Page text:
What will it take to make Savannah bicycle friendly?

What will it take to make Savannah bicycle friendly?

SAVANNAH, GA (WTOC) - A number of you ride your bicycle to work or class in Savannah, and if you don't, you often share the road with those cyclists.

A recent proposal to ban bikes from Forsyth Park has many wondering if Savannah will ever become a more bike-friendly city.

Price Street, one of the few streets downtown that actually has a bike lane, to this day is drawing mixed reviews from folks around here. The bike lane change happened about four years ago now.

"We were going down Bull and then we decided we should come over to Price because we know we're not going to run into a bunch of cars," said Sydney Veverka, SCAD student.

For that reason, Veverka and her friend use the Price Street bike lane almost every day.

"I think Savannah still has a lot of room to grow. It's definitely considered a bike city, seeing how many people bike, but I don't know if I would give it an A-plus in bike friendliness," said Abby Schultz, SCAD student.

That's something city officials want to change. They've developed a bike "master plan" and are looking at the possibility of adding bike lanes to some major roads in the city, something all the cyclists WTOC spoke with Friday would love to see.

"One or two extra bike lanes going north-south, and one or two going east-west would be a huge help. That would reduce a lot of accidents, if there are any, but also just make it a little more peace of mind for people who bike," said Nathaniel Mellor, Savannah cyclist.

Candidates include Whitaker, Drayton, Anderson, and Henry streets – that would mean either making those lanes narrower or reducing the number of lanes, like they did on Price Street.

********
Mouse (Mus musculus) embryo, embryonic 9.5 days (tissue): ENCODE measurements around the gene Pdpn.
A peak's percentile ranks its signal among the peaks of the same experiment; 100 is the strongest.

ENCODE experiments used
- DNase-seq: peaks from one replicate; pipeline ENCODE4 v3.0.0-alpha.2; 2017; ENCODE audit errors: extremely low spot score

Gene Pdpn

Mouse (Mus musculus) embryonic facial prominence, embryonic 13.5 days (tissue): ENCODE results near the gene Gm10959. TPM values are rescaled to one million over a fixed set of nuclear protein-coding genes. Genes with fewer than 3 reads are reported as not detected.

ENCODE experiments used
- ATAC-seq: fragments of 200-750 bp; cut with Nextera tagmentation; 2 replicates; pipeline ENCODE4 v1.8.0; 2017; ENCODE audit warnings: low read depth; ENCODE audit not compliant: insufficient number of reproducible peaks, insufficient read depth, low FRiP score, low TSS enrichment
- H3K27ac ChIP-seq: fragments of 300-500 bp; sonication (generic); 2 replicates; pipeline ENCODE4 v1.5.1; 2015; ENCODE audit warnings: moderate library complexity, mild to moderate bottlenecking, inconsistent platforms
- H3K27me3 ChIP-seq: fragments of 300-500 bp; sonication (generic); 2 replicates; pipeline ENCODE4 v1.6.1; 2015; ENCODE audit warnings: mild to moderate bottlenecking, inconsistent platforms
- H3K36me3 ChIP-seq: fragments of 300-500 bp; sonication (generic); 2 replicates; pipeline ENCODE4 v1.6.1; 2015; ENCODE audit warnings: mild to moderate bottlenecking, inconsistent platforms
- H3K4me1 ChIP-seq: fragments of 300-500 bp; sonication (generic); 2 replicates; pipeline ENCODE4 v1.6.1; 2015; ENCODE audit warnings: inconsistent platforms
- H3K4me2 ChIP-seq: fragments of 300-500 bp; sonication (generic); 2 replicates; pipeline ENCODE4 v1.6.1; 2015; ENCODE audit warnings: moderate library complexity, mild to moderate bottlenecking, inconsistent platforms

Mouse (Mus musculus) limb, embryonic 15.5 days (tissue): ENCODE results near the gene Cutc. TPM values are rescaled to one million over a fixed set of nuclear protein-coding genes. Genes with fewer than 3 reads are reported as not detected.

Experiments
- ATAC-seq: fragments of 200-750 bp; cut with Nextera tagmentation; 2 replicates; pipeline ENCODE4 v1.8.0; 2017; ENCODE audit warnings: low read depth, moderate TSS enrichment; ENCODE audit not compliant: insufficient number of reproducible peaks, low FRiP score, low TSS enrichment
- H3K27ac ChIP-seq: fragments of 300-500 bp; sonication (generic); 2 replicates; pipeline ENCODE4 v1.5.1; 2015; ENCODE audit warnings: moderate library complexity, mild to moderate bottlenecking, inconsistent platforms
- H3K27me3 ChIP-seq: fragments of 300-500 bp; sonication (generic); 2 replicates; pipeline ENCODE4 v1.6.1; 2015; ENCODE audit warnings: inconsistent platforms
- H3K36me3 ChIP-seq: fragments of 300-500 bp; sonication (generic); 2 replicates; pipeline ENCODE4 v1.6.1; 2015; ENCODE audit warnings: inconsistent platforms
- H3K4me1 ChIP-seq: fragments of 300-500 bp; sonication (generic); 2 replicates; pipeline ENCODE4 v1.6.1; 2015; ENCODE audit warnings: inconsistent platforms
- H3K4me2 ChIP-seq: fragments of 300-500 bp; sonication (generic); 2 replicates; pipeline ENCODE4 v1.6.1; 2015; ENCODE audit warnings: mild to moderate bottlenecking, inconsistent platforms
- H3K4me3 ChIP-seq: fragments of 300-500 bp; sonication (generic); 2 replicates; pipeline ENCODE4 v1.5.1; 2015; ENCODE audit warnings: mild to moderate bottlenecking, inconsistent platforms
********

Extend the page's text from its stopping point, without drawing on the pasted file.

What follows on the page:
"The good thing about making lanes narrower is that does act as some friction for motorists, and it does slow down motorists," said City of Savannah Spokesperson Bret Bell.

In theory, a win-win for the safety of both cars and bikes, but not everyone was a fan of the changes on Price Street.

"It's hard when you're in the left lane and trying to make a right turn in your vehicle. It's very difficult, because the bikers are coming, and you have to stop for them. It's not a safe situation as far as I can see," said Joanne Addison, lives near Price Street.

While the city admits that change didn't come without controversy, they hope future changes will just be a matter of adjusting and that in the long-run, it will mean a more bike-friendly Savannah.

It's important to remember that future changes aren't going to come all at once. The city is conducting several transportation studies too.

WTOC reached out to the Savannah-Chatham Metropolitan Police Dept. regarding the history of bicycle-involved incidents on Price Street. According to the Traffic Unit, it has a record of four bike related accident reports on Price Street in 2015.

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